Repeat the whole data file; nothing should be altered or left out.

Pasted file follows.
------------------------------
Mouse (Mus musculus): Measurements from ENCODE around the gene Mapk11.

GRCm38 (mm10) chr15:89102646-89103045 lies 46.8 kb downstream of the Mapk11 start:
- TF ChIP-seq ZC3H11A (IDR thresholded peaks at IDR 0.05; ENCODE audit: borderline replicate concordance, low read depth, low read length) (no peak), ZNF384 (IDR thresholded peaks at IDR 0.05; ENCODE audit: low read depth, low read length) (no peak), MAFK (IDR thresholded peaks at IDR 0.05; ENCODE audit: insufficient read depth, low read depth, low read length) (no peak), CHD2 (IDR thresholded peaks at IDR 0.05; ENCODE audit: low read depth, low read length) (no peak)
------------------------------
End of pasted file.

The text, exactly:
Mouse (Mus musculus): Measurements from ENCODE around the gene Mapk11.

GRCm38 (mm10) chr15:89102646-89103045 lies 46.8 kb downstream of the Mapk11 start:
- TF ChIP-seq ZC3H11A (IDR thresholded peaks at IDR 0.05; ENCODE audit: borderline replicate concordance, low read depth, low read length) (no peak), ZNF384 (IDR thresholded peaks at IDR 0.05; ENCODE audit: low read depth, low read length) (no peak), MAFK (IDR thresholded peaks at IDR 0.05; ENCODE audit: insufficient read depth, low read depth, low read length) (no peak), CHD2 (IDR thresholded peaks at IDR 0.05; ENCODE audit: low read depth, low read length) (no peak)